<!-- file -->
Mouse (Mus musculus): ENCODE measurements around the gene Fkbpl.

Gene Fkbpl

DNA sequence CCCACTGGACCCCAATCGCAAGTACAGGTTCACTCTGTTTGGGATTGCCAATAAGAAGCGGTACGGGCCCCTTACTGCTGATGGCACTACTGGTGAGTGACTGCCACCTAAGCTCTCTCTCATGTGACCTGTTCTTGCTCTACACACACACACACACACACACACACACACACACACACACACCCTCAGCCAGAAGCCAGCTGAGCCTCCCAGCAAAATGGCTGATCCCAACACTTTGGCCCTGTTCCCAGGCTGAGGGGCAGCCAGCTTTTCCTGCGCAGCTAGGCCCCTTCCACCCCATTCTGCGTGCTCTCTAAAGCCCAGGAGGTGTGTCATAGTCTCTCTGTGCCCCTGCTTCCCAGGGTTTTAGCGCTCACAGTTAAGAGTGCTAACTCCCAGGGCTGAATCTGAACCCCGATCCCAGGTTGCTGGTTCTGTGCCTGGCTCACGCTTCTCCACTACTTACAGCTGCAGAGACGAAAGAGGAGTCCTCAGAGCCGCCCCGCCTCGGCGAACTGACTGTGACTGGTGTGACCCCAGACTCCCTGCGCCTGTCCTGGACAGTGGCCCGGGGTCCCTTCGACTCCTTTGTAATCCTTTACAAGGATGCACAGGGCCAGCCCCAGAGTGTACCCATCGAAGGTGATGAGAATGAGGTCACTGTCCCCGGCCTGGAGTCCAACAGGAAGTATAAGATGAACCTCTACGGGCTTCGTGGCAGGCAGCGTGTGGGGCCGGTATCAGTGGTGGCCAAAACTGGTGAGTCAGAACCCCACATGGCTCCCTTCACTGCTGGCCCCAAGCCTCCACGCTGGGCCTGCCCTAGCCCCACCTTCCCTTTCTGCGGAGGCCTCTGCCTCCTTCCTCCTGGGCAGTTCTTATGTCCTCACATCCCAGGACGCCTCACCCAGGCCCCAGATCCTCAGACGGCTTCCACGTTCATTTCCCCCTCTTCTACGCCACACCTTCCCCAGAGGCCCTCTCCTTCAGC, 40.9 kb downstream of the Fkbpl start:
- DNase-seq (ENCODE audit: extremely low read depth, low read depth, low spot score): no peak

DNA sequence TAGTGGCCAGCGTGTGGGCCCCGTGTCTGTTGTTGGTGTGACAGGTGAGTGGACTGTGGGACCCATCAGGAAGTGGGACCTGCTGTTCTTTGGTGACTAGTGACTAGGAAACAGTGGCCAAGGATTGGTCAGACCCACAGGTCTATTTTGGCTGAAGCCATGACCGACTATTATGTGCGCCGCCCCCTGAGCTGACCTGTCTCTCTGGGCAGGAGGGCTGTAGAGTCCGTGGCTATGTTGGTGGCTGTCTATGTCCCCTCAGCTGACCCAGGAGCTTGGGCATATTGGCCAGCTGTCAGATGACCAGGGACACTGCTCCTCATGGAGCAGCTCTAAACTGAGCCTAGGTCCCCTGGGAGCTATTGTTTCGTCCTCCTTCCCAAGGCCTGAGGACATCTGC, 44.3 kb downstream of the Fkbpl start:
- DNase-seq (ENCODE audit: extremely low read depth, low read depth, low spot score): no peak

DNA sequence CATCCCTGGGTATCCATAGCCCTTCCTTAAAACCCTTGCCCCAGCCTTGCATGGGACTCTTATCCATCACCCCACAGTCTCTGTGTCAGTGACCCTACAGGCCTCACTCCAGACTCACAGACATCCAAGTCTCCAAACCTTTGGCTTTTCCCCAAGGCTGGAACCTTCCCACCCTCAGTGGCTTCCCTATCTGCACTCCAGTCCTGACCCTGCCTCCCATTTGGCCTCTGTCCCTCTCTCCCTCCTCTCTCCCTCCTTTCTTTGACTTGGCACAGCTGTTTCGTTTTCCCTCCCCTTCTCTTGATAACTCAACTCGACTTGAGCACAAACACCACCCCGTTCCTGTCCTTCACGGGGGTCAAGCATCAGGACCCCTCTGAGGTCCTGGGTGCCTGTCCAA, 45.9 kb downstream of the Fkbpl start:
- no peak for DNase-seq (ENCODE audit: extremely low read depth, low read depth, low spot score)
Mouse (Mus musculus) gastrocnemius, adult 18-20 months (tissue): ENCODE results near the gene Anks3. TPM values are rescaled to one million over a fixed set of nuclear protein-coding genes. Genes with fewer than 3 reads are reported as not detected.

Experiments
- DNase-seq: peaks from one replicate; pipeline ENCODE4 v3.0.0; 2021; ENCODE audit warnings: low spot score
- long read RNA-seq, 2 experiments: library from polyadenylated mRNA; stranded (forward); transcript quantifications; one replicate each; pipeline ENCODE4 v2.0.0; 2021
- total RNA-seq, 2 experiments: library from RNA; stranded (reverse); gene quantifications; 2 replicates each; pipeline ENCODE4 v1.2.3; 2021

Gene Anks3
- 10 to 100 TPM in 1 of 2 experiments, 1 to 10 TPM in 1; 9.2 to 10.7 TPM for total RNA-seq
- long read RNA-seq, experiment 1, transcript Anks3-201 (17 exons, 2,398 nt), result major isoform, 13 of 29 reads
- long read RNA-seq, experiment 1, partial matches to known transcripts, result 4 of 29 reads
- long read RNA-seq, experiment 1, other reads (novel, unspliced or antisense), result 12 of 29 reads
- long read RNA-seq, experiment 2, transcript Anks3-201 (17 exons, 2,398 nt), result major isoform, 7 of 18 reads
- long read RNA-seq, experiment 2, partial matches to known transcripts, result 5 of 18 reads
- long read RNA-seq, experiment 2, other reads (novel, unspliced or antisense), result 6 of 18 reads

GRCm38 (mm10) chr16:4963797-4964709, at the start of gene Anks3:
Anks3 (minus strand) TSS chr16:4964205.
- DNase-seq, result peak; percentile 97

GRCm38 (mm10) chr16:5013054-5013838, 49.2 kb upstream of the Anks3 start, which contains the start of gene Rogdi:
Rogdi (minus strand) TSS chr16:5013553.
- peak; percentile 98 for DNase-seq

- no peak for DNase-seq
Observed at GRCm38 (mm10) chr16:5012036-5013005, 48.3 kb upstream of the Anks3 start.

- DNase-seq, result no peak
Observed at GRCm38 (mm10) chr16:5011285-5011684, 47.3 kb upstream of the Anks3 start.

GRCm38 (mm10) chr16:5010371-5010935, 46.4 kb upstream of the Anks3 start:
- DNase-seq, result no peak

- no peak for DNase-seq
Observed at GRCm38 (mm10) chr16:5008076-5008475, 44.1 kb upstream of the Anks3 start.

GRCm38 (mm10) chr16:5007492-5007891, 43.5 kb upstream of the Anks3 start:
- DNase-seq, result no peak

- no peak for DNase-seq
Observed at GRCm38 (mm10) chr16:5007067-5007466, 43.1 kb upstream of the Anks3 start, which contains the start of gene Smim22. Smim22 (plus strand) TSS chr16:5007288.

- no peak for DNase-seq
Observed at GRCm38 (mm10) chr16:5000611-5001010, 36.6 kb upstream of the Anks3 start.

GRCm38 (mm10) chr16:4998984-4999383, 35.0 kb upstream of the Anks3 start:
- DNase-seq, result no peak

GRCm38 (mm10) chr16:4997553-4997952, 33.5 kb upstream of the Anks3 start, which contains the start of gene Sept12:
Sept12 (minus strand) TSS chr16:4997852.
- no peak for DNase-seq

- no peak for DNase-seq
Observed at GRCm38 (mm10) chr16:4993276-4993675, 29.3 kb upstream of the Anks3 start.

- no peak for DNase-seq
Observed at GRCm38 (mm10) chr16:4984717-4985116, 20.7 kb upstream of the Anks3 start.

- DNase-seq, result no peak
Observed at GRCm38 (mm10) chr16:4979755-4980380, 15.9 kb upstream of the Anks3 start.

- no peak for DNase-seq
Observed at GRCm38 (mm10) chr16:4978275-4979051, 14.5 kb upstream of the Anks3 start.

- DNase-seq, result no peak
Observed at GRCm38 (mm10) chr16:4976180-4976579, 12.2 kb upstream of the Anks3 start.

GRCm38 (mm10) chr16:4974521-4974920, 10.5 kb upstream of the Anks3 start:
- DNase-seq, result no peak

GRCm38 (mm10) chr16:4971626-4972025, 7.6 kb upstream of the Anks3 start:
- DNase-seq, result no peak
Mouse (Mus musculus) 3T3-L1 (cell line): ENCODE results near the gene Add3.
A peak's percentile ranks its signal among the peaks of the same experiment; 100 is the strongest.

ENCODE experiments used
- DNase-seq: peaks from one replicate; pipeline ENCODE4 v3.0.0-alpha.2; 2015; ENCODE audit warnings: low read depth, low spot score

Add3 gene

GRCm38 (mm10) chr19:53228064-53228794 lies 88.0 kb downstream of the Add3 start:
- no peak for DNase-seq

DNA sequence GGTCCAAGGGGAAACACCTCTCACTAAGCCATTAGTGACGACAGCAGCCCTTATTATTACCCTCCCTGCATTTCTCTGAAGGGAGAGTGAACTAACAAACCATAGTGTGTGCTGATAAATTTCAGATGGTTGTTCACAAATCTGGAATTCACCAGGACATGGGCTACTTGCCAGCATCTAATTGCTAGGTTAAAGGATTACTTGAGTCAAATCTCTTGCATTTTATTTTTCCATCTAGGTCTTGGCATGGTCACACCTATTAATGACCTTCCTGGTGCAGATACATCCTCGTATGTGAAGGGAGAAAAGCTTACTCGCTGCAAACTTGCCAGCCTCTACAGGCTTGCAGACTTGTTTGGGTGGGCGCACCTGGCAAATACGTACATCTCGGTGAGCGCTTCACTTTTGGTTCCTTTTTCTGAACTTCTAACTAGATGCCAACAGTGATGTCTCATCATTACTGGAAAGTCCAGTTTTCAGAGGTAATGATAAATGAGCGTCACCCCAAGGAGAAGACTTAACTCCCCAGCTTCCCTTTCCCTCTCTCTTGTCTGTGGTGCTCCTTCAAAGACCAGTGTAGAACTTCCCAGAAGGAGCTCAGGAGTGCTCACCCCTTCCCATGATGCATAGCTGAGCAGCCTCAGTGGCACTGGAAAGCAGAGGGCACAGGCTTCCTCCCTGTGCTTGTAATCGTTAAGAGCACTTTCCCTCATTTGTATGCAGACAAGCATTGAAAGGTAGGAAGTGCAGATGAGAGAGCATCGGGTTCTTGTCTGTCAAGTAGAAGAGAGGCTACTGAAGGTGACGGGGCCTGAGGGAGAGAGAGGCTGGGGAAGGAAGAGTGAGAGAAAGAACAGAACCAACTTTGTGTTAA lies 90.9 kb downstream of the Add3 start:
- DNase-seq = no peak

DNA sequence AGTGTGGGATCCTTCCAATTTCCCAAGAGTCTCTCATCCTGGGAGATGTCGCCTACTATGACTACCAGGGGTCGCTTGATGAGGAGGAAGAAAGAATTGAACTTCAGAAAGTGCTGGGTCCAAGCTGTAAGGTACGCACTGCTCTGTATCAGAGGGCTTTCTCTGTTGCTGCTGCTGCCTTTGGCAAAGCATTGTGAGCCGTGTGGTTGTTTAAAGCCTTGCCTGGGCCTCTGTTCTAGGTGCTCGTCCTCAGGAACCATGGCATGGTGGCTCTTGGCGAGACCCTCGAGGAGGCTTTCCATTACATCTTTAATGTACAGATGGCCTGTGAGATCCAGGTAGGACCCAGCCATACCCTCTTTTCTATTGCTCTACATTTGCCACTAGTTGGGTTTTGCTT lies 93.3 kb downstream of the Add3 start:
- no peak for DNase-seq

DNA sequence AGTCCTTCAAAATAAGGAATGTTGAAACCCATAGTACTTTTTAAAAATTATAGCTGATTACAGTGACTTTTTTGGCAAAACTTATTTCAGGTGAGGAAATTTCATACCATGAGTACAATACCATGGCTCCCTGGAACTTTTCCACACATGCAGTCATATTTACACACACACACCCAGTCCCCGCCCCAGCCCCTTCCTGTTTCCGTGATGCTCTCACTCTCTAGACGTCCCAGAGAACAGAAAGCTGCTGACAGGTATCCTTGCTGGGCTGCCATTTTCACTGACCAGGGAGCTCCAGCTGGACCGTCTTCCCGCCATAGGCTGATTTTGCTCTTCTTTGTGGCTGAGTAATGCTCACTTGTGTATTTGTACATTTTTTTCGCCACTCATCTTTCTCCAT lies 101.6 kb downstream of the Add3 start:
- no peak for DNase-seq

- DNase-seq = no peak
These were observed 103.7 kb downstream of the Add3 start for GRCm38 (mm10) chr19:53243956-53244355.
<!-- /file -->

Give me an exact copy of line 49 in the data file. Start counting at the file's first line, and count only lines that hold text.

- no peak for DNase-seq